‘Just Absentee Brain-Wise’

Board member blasts parents

Advertisement

Calling the federal food program enabling for parents, Payson Unified School District (PUSD) board member Shirley Dye voted against participating in the free and reduced lunch program, which includes about 70 percent of the parents in the district.

“I would like to see some qualifiers ... but if you’ve ever been to 12-step, you know that this is enabling. This is enabling parents to not take on responsibility for providing food and packing lunches for their kids,” she said.

Board president Barbara Under­wood explained that the federally funded program is based on financial need.

photo

Payson School Board member Shirley Dye

“We don’t get to set the criteria,” said PUSD Business Manager Kathie Manning. “It’s a federal program that we either participate in (or not).”

District Superintendent Greg Wyman said the same criteria apply in Payson, or New York or Florida.

The federal government offers the Free and Reduced Lunch Program to families with incomes at or near the poverty line. A single mother with two children can qualify for free lunches with an annual salary of $19,790 or $381 per week. For reduced price meals, the family of three qualifies with an annual salary below $36,612 or $705 weekly.

Manning said each year votes on renewing the food service contract.

“This is the same permanent food services agreement that is presented to the board annually,” she said. “It’s a requirement so we can participate in the food program each year.”

Dye said she would rather see counseling for parents.

“However ... some of these people out in the community, that are having children that the parents are really struggling or if the parents are just absentee brain-wise parents because they are on drugs or whatever ... these people should be getting some community group together, or some church group together that would help to counsel them to get them out of that status,” she said.

Underwood said community members have also donated time and money to put together food bags for students each weekend. “The community is stepping up above and beyond,” Underwood said.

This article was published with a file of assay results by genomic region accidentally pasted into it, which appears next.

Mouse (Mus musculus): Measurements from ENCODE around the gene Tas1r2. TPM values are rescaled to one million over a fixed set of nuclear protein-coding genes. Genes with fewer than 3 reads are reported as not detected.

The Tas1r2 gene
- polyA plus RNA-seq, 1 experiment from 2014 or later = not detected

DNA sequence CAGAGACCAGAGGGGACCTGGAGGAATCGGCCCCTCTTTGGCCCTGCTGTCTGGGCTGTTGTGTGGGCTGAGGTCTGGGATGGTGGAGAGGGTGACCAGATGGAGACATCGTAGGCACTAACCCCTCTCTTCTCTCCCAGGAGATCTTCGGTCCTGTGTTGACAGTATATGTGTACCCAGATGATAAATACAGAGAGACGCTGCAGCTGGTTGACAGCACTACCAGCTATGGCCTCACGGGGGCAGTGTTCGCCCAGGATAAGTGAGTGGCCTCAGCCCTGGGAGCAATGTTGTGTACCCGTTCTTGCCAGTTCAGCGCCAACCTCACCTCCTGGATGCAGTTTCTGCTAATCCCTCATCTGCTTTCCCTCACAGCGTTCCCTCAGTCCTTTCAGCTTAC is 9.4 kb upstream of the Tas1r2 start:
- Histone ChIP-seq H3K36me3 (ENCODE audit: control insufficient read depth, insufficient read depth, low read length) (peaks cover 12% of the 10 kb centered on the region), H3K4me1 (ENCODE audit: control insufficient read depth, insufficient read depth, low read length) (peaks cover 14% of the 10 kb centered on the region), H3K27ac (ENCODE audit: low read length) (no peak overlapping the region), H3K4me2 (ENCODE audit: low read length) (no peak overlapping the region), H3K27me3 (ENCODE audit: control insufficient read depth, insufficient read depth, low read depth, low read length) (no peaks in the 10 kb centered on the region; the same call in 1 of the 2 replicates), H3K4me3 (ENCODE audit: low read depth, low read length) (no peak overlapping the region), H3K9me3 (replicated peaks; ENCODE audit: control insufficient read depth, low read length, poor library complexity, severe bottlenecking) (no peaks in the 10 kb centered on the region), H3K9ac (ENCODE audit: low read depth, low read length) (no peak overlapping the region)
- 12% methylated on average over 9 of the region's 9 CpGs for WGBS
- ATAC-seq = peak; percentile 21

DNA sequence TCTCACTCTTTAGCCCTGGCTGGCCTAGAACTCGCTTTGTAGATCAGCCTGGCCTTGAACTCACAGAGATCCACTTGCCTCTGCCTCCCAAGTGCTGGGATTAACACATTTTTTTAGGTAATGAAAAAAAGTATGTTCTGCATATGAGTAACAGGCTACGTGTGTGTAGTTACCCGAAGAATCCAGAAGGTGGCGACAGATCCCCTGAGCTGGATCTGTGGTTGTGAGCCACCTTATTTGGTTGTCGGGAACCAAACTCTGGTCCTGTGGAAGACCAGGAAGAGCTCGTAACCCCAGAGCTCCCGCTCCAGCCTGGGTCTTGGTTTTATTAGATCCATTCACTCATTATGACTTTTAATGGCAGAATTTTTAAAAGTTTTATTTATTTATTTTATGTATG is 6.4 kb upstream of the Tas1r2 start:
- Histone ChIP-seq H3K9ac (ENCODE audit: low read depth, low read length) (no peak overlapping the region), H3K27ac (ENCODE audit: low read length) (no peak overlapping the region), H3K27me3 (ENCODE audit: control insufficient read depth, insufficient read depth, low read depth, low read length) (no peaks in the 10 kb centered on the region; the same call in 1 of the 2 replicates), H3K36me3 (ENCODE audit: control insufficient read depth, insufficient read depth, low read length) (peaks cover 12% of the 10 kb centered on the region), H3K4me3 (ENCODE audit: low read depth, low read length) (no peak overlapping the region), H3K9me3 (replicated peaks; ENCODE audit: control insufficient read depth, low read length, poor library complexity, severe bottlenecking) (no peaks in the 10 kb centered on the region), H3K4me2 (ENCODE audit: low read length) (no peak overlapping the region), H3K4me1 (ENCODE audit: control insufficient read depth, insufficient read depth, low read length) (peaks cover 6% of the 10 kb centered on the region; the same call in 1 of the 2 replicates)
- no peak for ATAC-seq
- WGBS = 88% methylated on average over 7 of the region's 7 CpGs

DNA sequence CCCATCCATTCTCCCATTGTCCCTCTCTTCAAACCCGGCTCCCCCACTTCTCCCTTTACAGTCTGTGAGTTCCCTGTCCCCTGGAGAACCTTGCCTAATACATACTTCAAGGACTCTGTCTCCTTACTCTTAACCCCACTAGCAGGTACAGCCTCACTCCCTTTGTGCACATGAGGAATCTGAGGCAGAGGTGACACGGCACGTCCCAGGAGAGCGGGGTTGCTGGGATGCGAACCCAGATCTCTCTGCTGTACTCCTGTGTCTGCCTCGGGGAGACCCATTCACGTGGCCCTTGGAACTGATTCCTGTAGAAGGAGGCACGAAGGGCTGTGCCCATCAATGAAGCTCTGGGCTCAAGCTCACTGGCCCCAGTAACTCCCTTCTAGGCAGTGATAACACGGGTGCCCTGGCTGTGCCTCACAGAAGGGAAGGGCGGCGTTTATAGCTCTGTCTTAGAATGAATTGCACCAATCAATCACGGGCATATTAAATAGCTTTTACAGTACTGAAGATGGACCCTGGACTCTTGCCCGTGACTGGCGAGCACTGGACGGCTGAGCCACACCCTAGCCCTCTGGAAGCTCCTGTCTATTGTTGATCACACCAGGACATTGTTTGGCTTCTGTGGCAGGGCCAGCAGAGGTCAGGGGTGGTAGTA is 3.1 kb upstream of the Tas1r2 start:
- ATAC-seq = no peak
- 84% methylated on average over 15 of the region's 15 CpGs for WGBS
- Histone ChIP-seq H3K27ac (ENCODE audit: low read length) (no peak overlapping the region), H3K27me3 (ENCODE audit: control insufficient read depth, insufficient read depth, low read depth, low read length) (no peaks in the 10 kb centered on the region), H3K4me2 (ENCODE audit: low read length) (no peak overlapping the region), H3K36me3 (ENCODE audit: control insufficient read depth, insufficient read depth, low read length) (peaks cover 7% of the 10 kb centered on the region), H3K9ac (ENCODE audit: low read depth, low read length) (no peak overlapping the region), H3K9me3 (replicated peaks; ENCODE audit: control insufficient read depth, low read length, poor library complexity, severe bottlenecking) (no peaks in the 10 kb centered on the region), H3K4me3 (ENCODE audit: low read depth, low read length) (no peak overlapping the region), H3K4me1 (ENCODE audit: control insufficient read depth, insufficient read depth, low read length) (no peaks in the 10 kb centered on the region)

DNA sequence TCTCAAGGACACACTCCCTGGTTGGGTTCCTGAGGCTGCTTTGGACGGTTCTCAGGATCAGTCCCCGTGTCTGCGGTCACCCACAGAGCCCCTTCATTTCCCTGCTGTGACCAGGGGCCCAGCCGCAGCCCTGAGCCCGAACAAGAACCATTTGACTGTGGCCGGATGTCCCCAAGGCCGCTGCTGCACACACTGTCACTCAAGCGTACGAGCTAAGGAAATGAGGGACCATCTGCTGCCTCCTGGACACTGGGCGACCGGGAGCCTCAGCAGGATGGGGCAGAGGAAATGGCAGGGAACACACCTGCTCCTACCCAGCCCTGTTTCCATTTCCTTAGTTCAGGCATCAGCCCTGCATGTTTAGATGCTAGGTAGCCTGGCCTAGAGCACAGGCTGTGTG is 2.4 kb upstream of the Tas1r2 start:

Dye thought a better answer would be to have parents get “involved in the great American work ethic” and stop feeling entitled.

“I think a handout requires some sort of responsibility from the parent — whether it’s helping them to be educated ... make sure they are going to AA meetings if they’re going to receive things.

“This is a bad program that started out at the federal government, which may have meant well to begin with, has gotten out of control — you are raising a bunch of parents and children that are feeling entitled,” she said.

Comments

Ronald Hamric 4 months ago

I'm only 71 but I learned a long time ago, there is no such thing as a "free lunch". You can take it to the bank that the taxpayers are footing the bill for these types of entitlement programs. Certainly some people need help in various ways, and kids should not suffer for the irresponsibility of their parents. But these programs have far exceeded their original intent. Time to re-evaluate how much and what type of "support" people get.

2

Robbin Flowers 4 months ago

“I think a handout requires some sort of responsibility from the parent — whether it’s helping them to be educated ... make sure they are going to AA meetings if they’re going to receive things." So basically what I am reading is that - 70% of the parents in the area of the approximately 2000 students in PUSD are drug addicts or alcoholics that need AA? And if that is the case their children deserve to go hungry? Seriously?